Left to itself, the sector runs the real risk of becoming increasingly middle class, and white, and male – all those tendencies first identified in the 1970’s when the SROs were originally conceived, and now even more likely in hard economic times.

According to Kingston Anderson, ‘It was a great turn-out. I turned around the cinema was full – and that is surely a good sign.’ The cinema seats two hundred people.

There is now a general feeling that the changes of the last ten years have created an enormously different context and set of tools for emerging screen creators. The very fact that we can’t just say ‘film and television’ any more is a key indicator of the tectonic shifts.  ‘It is obvious that the ground has now shifted radically,’ said Anderson. ‘In Sydney alone there is a plethora of tertiary institutions producing film, TV and new media graduates, and you have the TAFE sector as well.

‘The issue is how they move into the industry. One thing brought out last night is that new people and perspectives are also the crucible for ideas.  People come to Metro with an idea to make a film, and come in from different backgrounds, and in different ways.’

Metro is now assembling the information and ideas gathered last night to create a detailed picture.  So far, it is clear that the organisation and the emerging sector will do some solid empirical research, and that a working party will be set up to create practical solutions.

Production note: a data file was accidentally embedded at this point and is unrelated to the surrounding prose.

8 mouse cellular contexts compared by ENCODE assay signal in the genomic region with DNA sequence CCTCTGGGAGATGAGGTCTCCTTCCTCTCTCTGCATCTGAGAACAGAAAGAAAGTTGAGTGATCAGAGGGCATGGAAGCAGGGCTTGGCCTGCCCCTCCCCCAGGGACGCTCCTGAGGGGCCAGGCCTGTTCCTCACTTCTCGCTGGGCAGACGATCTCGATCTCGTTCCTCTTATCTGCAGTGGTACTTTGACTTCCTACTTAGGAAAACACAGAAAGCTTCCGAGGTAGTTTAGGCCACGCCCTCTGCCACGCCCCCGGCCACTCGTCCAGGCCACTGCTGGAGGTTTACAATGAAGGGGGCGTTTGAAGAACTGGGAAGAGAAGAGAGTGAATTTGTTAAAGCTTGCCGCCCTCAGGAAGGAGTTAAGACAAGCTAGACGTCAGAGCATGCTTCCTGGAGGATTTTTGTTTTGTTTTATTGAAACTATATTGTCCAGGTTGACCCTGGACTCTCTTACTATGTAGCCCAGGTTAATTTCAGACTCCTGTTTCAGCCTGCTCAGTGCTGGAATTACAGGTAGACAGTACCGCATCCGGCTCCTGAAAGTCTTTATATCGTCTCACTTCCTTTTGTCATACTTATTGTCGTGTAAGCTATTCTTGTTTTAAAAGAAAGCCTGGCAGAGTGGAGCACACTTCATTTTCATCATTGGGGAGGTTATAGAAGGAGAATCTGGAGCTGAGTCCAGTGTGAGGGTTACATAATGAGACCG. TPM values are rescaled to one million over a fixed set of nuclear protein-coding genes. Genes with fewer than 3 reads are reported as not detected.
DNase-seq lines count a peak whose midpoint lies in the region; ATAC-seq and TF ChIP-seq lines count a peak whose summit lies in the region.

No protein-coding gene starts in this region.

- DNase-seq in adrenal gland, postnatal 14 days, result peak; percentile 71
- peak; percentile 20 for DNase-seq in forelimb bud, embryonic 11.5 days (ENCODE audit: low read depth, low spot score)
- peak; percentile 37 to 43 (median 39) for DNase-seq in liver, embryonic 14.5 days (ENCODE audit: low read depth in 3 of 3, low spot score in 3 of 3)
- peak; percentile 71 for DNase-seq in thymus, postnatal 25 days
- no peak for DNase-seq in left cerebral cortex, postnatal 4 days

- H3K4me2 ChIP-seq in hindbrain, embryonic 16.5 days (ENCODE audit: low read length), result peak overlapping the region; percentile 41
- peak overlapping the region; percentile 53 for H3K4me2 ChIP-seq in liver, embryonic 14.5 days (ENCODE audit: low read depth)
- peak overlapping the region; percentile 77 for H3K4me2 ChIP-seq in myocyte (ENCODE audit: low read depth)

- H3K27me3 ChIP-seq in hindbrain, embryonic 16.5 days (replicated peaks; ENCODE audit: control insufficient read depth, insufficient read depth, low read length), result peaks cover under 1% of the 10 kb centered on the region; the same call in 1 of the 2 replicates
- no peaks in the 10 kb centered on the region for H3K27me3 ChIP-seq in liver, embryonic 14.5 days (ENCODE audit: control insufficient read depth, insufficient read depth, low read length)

That simple statement opens up the possibility of dramatic changes. At issue is not the survival of one kind of funding mechanism, but the whole nature of renewal, and the way in which the screen creators in our complex society can be resourced in a time of intense change.

There is a real feeling of regional diversity building up around this one triggering issue, which points in itself to the value of diversity and grass roots engagement.  As each community asks itself about the local pathways to renewal, we can expect answers which extend well beyond approaches which focus on the traditional industrial model.

David Tiley was the Editor of Screenhub from 2005 until he became Content Lead for Film in 2021 with a special interest in policy. He is a writer in screen media with a long career in educational programs, documentary, and government funding, with a side order in script editing. He values curiosity, humour and objectivity in support of Australian visions and the art of storytelling.